In Chinese medical theory, martial arts, philosophy, etc. each person has two basic types of energy: pre-birth and post-birth.
Pre-birth energy is literally that which you were born with - it's the energy levels inherited from your parents, grandparents and the rest of your ancestral line, much in the same way that you inherit some of their physical features and psychological characteristics. The amount of pre-birth energy you have is pretty much set: you can't do much to change it.
Post-birth energy is that which you take on from external sources and generate yourself during the course of your life. This energy is derived from the air you breathe, the food & drink you ingest and the exercise (both physical and psychological) that you do. This is the energy that you can add to and improve.
I won't labour the point about exercise as we all know how it works: you put the body under slightly more stress than it's used to and the stress causes some minor damage. In the recovery period after the exercise your body repairs the damage and reinforces the affected areas to withstand future stress. That's how muscles get bigger, heart and lungs get stronger, circulation improves, etc. It's also how your energy levels rise: as your body gets accustomed to the greater levels of stress and improves its overall function, 'normal' activities become so much easier in comparison that you feel more energetic.
Air is by far and away the most important one (anyone who disagrees is welcome to stop breathing for 10 minutes and get back to me later) and is usually the one that gets ignored. It's very difficult to get into the habit of breathing properly - only a few well-trained people actually manage it. Singers and people who play wind instruments do it very well as the ability to use their lungs & diaphragm properly is the foundation of their performing ability. Most of the rest of us don't even think about improving our breathing we just get on with it. However, using the whole of the lung while breathing keeps it in good working order (use it or lose it!) and even if you only do it for a few minutes a day it makes a difference. [To digress for a second: deep breathing improves your circulation, especially if you're a desk-worker. When you're moving around the heart pumps blood through the arteries and the contract/release motion of your muscles pumps blood back to the heart. When you're sitting still the muscle pump isn't working so it's the pressure of the 'fresh' blood that forces the 'old' blood back to the heart. If, however, you breathe deeply into your abdomen, the whole of your torso becomes a pump and helps move the blood around. Stretching the diaphragm like that also helps release tension in the upper body which, as the solar plexus is the emotional centre of the body, helps you to relax. On the flipside: deliberately relaxing your upper body improves your breathing as well as your posture.] If you need any more convincing about the importance of the air you breathe, try taking a walk in the countryside on a warm sunny day and whenever you get to the top of a hill just take a minute or two to deeply breathe in the pure clean air and see how that makes you feel.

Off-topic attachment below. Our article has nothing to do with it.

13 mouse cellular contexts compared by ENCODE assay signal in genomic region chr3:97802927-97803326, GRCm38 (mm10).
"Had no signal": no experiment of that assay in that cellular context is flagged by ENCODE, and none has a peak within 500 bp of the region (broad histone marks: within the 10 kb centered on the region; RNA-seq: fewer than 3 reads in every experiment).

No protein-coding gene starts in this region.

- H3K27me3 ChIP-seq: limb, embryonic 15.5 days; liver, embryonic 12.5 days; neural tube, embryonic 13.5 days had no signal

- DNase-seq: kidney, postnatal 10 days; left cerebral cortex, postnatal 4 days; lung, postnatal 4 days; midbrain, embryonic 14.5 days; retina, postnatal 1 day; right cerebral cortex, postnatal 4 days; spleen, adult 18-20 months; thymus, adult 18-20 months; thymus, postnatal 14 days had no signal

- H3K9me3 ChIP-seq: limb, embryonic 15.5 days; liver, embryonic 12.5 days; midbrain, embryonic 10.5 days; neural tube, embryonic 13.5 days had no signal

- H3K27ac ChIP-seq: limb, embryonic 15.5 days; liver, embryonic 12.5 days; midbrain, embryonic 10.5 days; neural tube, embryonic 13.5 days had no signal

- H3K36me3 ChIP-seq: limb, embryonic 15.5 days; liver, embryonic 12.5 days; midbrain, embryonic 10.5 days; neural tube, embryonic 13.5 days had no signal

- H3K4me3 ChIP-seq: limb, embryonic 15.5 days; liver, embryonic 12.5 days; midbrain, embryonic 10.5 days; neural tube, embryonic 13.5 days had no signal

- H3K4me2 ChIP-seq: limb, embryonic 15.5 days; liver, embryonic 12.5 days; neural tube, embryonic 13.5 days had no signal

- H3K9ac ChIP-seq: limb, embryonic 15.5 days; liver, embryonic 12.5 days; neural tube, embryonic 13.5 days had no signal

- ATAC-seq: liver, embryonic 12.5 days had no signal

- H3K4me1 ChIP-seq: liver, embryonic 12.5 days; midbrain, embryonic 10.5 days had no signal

Now for the one we have the most control over and the greatest obsession with: food. Think about the old adage that 'you are what you eat', well that is literally true. You eat an apple (or whatever), it's dissolved into liquid and the constituent parts separated out - some of those parts are used to create new cells in your body. That should demonstrate how vitally important food is to your general health. As to your energy levels; because of the sheer complexity of turning apples into muscle, the digestive process actually uses up an awful lot of energy. The purer the food you eat is, the easier it is digested and therefore the less energy it uses up in the process. If you ate nothing but lean meat, vegetables and brown rice you'd have a digestive system running at warp speed and maximum efficiency at all times. The minute you eat or drink anything impure your body has to work harder at digestion. That harder work slows everything down and uses up even more energy, which is why you feel sluggish and sleepy after big meals, especially if that meal happened to be junk. One of the best things you can do to improve your energy levels is to eat less junk. Now, what constitutes junk for one person may be Mother's milk for another and it can be very difficult to tell what's what. For example, when I had my first food intolerance test the results showed that I shouldn't eat celery or soya, both of which came as a surprise, as well as the usual admonition about sugar, dairy, wheat, yeast, caffeine and alcohol, which were basically to be expected. When your digestive system is working efficiently it uses up less energy while processing and because your toilet visits are more regular you're using up less energy generally because you are literally carrying less crap around with you. If you're using less energy for one thing, more energy is available for everything else - it really is that simple.
[The caveat about improving your diet is the bit they usually don't tell you: during the first 1-2 weeks while your body is adjusting to the change you will feel like hell. Caffeine withdrawal gives you headaches, sugar withdrawal causes mood swings, you'll be hungry most of the time and constantly thinking about your next meal, the food you are allowed to eat will seem bland to the point of revulsion and you'll be incredibly short-tempered.]
The overall point is this: improving your energy levels using physical means is best done in the good old-fashioned twin-pronged diet and exercise approach. I'm gradually improving my diet and when I've shifted this awful cold my workout routine will go from basic to brutal in a very short space of time but will still leave space for my increasingly important Taiji training.